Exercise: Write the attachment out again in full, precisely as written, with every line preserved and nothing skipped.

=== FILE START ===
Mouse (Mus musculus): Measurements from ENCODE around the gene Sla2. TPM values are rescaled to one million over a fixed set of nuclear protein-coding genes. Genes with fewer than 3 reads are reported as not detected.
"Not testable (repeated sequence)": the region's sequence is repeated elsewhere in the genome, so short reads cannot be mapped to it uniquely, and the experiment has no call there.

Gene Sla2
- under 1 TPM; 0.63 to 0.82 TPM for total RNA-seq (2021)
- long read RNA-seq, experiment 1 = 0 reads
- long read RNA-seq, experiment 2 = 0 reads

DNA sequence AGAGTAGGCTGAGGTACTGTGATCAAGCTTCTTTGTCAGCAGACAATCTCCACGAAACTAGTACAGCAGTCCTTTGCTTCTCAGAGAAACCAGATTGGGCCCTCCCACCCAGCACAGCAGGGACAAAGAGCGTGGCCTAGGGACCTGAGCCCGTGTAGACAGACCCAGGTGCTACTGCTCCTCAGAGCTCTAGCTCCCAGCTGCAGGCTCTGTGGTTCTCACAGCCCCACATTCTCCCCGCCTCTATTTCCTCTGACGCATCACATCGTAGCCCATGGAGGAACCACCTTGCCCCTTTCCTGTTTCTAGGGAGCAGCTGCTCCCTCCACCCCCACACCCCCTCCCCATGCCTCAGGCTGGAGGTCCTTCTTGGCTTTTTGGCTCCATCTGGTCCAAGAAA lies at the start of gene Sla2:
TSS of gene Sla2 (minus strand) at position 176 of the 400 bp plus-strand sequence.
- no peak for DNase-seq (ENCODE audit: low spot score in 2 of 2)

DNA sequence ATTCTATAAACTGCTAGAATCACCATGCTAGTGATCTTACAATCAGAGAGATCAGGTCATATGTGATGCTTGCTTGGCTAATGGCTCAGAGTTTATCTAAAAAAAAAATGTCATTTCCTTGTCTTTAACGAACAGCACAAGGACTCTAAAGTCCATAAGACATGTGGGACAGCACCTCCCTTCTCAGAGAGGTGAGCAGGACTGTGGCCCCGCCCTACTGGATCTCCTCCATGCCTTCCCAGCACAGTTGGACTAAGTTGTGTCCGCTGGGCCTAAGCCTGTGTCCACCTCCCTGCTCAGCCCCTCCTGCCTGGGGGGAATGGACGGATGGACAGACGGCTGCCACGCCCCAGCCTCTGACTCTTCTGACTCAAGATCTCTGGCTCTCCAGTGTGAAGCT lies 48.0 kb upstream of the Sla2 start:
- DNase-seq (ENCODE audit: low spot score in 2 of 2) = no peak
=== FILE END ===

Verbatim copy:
Mouse (Mus musculus): Measurements from ENCODE around the gene Sla2. TPM values are rescaled to one million over a fixed set of nuclear protein-coding genes. Genes with fewer than 3 reads are reported as not detected.
"Not testable (repeated sequence)": the region's sequence is repeated elsewhere in the genome, so short reads cannot be mapped to it uniquely, and the experiment has no call there.

Gene Sla2
- under 1 TPM; 0.63 to 0.82 TPM for total RNA-seq (2021)
- long read RNA-seq, experiment 1 = 0 reads
- long read RNA-seq, experiment 2 = 0 reads

DNA sequence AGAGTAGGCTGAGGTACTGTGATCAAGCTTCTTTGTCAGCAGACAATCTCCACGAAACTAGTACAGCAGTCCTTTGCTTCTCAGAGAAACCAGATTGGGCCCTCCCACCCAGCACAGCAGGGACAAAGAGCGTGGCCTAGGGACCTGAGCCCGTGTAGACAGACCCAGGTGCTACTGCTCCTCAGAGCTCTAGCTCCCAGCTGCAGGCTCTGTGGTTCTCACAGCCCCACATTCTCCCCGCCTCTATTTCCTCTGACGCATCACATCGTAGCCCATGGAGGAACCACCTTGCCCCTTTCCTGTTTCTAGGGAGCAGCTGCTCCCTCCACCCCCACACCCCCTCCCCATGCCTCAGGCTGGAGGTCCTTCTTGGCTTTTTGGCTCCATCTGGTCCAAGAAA lies at the start of gene Sla2:
TSS of gene Sla2 (minus strand) at position 176 of the 400 bp plus-strand sequence.
- no peak for DNase-seq (ENCODE audit: low spot score in 2 of 2)

DNA sequence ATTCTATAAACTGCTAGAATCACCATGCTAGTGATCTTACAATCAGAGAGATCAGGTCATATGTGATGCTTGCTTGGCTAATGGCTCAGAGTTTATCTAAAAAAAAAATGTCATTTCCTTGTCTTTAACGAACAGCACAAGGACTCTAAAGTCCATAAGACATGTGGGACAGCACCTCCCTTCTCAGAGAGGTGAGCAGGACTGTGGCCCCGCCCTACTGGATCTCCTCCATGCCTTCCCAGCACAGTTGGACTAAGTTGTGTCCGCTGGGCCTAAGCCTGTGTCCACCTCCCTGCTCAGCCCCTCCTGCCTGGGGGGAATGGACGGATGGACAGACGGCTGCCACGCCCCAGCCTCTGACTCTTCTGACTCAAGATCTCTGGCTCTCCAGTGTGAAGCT lies 48.0 kb upstream of the Sla2 start:
- DNase-seq (ENCODE audit: low spot score in 2 of 2) = no peak